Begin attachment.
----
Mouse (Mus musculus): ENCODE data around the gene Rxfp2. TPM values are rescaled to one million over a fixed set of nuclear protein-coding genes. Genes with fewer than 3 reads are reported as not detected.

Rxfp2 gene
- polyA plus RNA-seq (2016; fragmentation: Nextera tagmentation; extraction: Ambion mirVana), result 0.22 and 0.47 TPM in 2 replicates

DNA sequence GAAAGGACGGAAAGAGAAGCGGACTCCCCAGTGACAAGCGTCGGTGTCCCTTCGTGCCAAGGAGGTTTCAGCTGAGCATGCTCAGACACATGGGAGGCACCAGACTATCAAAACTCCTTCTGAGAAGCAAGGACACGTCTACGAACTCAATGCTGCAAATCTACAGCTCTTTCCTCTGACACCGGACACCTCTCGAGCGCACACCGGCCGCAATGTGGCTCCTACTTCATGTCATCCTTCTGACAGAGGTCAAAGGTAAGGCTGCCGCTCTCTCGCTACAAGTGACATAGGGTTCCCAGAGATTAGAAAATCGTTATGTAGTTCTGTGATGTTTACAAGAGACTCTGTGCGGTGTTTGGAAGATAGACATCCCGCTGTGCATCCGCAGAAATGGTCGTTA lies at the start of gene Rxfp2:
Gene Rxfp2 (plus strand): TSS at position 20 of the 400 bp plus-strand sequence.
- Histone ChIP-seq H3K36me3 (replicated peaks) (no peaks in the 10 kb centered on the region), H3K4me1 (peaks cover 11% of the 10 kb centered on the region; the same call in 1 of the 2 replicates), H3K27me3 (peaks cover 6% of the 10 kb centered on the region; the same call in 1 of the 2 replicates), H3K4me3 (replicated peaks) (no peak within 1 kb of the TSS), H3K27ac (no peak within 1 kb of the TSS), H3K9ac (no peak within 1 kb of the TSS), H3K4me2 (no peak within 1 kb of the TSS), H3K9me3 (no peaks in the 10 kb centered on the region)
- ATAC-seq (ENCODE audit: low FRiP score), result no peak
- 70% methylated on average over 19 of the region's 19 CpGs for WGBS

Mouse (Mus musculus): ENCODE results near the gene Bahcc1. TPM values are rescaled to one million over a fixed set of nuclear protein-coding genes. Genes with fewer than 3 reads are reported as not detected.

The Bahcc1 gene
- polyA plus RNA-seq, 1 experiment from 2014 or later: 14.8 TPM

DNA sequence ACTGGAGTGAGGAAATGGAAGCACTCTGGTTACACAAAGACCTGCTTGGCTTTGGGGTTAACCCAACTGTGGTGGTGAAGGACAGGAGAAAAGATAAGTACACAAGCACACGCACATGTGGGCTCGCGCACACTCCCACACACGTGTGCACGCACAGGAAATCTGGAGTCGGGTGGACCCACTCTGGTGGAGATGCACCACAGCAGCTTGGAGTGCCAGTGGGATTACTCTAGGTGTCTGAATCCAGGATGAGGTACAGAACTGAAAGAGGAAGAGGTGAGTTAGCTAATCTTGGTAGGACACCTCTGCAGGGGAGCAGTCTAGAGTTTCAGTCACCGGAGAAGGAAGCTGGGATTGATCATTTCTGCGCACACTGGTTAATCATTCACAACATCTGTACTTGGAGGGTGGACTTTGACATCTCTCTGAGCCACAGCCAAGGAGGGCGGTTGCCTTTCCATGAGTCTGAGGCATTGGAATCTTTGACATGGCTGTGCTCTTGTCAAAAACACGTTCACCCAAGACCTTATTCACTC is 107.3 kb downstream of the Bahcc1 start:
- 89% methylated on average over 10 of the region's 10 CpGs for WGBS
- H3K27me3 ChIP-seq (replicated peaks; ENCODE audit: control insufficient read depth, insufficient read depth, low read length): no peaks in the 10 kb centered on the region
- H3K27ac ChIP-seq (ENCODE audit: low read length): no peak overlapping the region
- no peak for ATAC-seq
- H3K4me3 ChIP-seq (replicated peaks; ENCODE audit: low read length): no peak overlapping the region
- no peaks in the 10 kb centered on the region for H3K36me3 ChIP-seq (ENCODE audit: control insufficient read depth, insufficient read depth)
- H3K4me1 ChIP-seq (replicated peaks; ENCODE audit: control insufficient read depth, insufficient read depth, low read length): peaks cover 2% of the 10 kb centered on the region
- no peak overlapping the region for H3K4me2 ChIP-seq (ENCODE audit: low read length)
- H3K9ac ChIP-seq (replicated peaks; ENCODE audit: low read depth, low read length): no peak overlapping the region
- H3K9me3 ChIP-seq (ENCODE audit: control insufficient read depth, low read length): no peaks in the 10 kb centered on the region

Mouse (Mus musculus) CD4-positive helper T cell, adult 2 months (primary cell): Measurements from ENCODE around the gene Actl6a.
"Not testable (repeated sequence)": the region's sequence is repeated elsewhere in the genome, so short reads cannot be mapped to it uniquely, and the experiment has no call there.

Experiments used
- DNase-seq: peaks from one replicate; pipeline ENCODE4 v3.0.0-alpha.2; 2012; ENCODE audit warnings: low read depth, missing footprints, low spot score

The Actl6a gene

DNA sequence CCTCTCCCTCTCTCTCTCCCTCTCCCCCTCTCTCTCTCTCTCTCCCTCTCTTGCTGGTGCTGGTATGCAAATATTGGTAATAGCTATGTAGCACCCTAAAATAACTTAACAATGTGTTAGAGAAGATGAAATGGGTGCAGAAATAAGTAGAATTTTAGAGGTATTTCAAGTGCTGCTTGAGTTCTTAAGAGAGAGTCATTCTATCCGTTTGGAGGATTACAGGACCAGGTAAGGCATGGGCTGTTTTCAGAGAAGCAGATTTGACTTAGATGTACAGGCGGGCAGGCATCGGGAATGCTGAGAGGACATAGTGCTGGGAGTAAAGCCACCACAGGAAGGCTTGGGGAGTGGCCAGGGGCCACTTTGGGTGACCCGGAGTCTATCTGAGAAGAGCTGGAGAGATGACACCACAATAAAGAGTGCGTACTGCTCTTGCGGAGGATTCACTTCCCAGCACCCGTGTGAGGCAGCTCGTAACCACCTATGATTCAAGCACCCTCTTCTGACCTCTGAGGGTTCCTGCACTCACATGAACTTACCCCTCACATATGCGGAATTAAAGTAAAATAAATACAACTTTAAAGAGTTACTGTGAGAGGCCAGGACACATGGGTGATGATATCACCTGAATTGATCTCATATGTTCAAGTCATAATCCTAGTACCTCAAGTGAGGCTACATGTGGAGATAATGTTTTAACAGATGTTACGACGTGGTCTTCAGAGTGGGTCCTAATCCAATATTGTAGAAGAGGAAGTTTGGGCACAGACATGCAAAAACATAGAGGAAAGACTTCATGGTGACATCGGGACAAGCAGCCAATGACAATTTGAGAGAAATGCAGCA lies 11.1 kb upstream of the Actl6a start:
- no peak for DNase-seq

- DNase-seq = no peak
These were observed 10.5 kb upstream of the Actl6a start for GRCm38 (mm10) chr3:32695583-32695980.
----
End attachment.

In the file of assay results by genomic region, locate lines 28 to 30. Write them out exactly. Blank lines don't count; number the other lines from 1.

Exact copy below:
DNA sequence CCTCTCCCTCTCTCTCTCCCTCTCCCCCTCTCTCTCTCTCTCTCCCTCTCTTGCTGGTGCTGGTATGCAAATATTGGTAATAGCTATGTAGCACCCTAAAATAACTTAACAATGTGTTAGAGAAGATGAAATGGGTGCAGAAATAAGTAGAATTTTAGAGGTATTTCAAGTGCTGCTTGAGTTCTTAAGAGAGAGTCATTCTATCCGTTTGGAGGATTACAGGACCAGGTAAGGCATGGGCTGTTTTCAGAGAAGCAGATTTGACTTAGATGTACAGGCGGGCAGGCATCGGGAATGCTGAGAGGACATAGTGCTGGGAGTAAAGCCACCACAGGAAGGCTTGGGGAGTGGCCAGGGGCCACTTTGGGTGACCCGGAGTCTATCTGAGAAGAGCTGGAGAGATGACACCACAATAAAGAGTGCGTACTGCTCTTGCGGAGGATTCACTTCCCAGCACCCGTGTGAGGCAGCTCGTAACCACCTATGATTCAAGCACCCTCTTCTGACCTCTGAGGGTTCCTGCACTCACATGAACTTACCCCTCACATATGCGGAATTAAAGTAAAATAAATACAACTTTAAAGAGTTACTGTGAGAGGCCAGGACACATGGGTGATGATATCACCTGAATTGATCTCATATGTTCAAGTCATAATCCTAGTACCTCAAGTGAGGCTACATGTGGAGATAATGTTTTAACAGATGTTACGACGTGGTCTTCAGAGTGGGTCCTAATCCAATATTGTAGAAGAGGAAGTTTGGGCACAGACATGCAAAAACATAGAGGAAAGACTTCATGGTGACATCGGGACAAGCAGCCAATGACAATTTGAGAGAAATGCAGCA lies 11.1 kb upstream of the Actl6a start:
- no peak for DNase-seq

- DNase-seq = no peak